In reference to “Clearing banks lay new Eggs” (MW October 21), before we all get swept away by Internet banking euphoria, let’s remember one thing: banking online doesn’t suit everyone.
Yes, the Net generation may have been seduced by the marketing machines driving these new direct banks, but aren’t we forgetting something?
Customers still like choice – a choice of products through a choice of service delivery channels: call centre, branch, cash machines, Internet, even mobile phone. It’s not that Net banking isn’t a good thing, just that it should be part of a multichannel strategy.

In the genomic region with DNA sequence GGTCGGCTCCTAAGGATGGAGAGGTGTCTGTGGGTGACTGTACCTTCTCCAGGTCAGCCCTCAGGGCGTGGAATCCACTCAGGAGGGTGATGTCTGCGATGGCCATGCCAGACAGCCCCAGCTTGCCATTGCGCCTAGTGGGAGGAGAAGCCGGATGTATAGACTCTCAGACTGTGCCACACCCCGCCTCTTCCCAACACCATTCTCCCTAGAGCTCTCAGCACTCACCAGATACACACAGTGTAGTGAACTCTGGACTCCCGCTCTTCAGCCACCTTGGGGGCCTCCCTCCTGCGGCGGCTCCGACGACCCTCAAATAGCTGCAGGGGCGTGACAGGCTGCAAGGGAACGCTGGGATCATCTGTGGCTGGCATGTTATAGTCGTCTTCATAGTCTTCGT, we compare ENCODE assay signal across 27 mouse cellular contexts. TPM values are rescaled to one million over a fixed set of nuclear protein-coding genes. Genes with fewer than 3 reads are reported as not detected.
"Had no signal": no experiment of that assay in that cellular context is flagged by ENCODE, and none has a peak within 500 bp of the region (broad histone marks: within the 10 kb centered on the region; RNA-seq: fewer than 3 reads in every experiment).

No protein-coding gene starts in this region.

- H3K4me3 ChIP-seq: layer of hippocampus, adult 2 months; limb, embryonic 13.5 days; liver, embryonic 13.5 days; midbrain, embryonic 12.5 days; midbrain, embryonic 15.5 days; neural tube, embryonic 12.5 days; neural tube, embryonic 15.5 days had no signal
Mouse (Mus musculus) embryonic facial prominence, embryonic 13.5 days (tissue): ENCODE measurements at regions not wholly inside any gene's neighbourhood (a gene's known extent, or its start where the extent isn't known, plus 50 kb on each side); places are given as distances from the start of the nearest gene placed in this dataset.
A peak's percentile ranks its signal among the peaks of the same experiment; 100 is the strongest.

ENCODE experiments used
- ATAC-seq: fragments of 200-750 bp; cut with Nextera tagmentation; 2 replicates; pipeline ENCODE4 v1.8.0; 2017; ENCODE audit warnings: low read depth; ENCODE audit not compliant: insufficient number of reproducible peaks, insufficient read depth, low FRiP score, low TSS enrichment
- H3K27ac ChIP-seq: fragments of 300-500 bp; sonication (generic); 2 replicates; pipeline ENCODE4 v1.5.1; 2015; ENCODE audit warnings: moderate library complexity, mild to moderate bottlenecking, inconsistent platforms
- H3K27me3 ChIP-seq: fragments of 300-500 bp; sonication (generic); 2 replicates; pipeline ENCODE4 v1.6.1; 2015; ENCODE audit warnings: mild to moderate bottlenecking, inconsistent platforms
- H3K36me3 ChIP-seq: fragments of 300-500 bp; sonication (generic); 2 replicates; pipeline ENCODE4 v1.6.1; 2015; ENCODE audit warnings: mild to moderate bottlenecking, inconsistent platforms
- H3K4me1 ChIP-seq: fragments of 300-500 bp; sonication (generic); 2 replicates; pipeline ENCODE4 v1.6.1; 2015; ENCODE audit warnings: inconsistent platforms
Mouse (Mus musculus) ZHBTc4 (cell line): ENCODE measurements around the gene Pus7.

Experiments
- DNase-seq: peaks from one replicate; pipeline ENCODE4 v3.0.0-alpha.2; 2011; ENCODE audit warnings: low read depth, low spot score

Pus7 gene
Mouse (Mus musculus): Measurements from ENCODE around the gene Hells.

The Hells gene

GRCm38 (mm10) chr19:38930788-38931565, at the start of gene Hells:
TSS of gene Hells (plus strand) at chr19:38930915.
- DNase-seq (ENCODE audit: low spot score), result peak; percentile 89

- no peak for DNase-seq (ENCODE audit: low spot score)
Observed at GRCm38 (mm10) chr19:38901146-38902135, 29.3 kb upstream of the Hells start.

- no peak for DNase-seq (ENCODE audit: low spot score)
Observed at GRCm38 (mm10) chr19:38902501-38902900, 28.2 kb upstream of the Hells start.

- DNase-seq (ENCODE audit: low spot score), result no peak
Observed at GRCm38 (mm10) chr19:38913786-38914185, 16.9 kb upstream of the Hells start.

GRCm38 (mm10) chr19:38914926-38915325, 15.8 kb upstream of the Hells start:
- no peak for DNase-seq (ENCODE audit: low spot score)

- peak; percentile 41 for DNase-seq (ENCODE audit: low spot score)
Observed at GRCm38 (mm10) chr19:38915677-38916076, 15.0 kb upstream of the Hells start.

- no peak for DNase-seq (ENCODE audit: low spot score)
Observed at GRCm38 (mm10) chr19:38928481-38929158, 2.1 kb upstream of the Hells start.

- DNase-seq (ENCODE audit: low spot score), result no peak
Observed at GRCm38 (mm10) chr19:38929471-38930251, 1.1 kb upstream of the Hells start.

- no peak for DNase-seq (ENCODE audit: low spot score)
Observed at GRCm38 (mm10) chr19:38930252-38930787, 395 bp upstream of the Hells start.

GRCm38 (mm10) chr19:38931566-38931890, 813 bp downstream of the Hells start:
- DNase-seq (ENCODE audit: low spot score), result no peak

Of course, no one would try to argue that traditional banks such as Lloyds TSB have been quick to offer Net banking. Neither would they argue that traditional brands won’t face more change to their established structure. After all, they still need to identify how a variety of products, such as banking, mortgages, insurance and pensions, can be delivered efficiently and cost-effectively through multiple channels – all potentially marketed under different brands.
But this news is a significant step in the right direction. With established, and significantly larger, customer bases, traditional banks should be able to wring economies of scale, allowing them to out-price the new kids on the block.
So could Lloyds’ move to set up a dedicated Net bank scare the likes of Prudential’s Egg? It could, but only if Lloyds can “out-market” the new direct banks.